Friday, April 29, 2011


The Logicomix graphic novel (which I believe is available in English) has been getting high praise from just about everyone here in Finland. The premise is interesting: it's a metatextual rendering of the history of mathematical, exact logic. It's told from many perspectives: the artists discussing the book under construction and Bertrand Russell telling about his life in a public speech, with the story moving forwards and backwards in time. The examples of logic Russell gives in his speech are also played out in the present time, with the artists discussing them.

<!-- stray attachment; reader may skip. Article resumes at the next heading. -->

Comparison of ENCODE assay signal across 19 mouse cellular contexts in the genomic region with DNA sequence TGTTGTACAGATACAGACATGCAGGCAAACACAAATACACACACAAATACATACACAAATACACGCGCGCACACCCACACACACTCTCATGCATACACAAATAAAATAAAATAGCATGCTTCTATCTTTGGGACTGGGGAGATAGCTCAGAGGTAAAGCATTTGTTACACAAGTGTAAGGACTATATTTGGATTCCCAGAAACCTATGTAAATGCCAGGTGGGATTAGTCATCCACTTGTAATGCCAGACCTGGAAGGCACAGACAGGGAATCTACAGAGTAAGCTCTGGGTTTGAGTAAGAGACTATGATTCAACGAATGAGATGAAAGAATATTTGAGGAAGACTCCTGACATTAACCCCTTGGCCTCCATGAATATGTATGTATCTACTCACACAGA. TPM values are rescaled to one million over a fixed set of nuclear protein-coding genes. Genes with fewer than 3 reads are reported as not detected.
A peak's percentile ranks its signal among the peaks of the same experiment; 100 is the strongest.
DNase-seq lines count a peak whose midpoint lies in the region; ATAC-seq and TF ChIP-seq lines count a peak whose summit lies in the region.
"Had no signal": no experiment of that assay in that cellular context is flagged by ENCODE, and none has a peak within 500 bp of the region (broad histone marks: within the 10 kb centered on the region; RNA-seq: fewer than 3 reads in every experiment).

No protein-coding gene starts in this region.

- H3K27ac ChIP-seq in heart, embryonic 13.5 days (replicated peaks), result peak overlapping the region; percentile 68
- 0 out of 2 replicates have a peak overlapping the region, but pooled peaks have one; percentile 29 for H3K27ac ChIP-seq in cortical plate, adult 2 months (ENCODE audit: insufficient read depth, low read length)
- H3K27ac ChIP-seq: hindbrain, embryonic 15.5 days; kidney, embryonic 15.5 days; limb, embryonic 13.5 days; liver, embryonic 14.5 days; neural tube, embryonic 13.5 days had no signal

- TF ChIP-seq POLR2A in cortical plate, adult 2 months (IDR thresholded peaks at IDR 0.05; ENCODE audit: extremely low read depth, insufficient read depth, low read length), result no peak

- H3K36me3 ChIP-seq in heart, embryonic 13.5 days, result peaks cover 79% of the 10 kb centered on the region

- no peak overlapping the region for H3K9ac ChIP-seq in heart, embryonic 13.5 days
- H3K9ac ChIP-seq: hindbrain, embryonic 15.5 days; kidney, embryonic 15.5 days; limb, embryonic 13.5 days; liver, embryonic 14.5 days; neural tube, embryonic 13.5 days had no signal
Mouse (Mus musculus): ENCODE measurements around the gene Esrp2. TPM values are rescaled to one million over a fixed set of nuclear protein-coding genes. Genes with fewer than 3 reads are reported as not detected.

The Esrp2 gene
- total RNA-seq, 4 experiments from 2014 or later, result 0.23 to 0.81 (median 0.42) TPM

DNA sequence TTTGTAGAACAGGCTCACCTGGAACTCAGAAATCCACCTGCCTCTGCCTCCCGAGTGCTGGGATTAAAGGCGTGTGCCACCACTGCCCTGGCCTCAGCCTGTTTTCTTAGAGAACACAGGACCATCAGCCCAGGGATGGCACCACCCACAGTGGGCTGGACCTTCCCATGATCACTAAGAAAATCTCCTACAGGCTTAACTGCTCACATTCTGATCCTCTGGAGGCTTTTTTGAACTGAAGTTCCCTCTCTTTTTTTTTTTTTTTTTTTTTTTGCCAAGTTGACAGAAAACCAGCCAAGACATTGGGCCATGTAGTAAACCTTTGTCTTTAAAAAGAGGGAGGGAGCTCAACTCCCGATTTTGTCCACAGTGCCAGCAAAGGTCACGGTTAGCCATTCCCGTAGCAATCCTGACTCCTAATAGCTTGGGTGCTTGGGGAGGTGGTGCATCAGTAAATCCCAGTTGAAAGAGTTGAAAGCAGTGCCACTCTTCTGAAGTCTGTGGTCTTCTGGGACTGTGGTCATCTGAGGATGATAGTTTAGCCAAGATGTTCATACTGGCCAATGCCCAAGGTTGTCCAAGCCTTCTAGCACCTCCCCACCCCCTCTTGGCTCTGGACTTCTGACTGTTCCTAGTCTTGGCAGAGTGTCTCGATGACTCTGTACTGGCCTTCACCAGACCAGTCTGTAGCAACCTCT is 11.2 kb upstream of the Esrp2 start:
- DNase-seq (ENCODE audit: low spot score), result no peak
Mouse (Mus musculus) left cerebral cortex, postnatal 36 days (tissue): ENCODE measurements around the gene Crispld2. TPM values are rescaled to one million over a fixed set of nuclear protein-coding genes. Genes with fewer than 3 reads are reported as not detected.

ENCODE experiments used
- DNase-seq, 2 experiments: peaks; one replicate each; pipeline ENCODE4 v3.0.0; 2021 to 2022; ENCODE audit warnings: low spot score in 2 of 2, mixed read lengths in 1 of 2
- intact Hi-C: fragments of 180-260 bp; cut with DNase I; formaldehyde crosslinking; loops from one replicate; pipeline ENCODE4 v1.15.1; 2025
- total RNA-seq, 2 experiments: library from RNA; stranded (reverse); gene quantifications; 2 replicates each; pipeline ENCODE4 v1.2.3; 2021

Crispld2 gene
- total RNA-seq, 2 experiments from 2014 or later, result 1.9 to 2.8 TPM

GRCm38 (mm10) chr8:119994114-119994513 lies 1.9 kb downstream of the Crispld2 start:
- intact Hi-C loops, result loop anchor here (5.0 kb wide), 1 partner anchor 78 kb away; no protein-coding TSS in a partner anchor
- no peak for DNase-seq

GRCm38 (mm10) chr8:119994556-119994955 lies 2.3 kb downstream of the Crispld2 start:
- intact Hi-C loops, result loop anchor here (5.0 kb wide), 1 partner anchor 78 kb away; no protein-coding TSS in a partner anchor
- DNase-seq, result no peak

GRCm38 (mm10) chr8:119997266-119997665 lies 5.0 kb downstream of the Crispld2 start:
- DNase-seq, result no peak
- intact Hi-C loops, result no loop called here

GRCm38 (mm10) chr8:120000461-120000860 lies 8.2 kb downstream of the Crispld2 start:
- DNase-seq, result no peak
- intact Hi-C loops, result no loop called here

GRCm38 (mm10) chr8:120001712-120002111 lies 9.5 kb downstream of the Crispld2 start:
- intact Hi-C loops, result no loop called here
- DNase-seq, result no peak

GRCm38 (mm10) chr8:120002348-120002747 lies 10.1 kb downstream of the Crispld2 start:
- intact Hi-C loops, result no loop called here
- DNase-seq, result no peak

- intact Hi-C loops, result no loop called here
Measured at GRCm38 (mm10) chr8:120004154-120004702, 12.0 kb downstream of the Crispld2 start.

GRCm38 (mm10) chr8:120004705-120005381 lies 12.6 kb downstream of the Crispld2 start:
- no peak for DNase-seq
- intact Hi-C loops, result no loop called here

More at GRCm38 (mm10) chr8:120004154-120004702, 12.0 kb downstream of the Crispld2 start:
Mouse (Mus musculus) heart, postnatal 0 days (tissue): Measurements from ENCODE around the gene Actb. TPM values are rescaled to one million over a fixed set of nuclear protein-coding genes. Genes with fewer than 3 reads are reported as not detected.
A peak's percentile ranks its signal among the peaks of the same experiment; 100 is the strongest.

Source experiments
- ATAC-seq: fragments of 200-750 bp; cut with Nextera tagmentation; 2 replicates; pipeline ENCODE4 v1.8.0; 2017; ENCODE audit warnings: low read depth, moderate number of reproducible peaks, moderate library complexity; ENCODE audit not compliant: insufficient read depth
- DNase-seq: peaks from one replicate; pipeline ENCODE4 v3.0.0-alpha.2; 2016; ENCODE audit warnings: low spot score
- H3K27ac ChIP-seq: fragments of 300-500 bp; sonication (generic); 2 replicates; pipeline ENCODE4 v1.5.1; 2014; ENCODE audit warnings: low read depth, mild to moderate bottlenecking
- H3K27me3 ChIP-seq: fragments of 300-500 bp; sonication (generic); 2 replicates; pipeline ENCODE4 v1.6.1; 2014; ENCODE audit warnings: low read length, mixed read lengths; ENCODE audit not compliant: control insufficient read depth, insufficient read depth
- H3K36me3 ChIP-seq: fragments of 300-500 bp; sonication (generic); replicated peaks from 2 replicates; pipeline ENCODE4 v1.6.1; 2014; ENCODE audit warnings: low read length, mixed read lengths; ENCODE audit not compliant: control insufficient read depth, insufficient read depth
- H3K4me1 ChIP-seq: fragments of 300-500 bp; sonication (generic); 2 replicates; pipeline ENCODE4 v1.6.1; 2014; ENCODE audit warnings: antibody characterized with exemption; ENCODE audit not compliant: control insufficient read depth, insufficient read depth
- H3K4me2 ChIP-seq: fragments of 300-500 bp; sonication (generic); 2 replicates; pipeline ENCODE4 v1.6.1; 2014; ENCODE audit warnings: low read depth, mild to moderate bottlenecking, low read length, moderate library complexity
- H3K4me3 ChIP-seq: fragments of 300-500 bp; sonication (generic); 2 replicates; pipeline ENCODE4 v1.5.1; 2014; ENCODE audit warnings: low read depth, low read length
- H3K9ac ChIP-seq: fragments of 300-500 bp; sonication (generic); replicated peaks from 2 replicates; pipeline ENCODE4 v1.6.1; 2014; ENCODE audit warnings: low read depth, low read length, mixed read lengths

Logicomix is a fluent read, but I got the feeling it's also overhyped. The art is a bit stale (the artists are said to have collaborated earlier on the Babar animated TV show...) and while there's a lot of stuff going on all the time, with many important mathematical thinkers and philosophers popping in and popping out, I didn't realize what the fuss was about. (Plus I didn't understand many of the dilemmas presented, which may explain why I wasn't as fascinated as some others.) The stuff with Ludwig Wittgenstein was probably the most powerful. But I'd say if you're interested at all in the mathematics or the history of philosophical logic, you should try Logicomix. I just wish it would've been more original, more courageous. As a graphic novel, it's way behind Spiegelman's Maus, anything by Will Eisner, Alan Moore's and Eddie Campbell's From Hell etc. 

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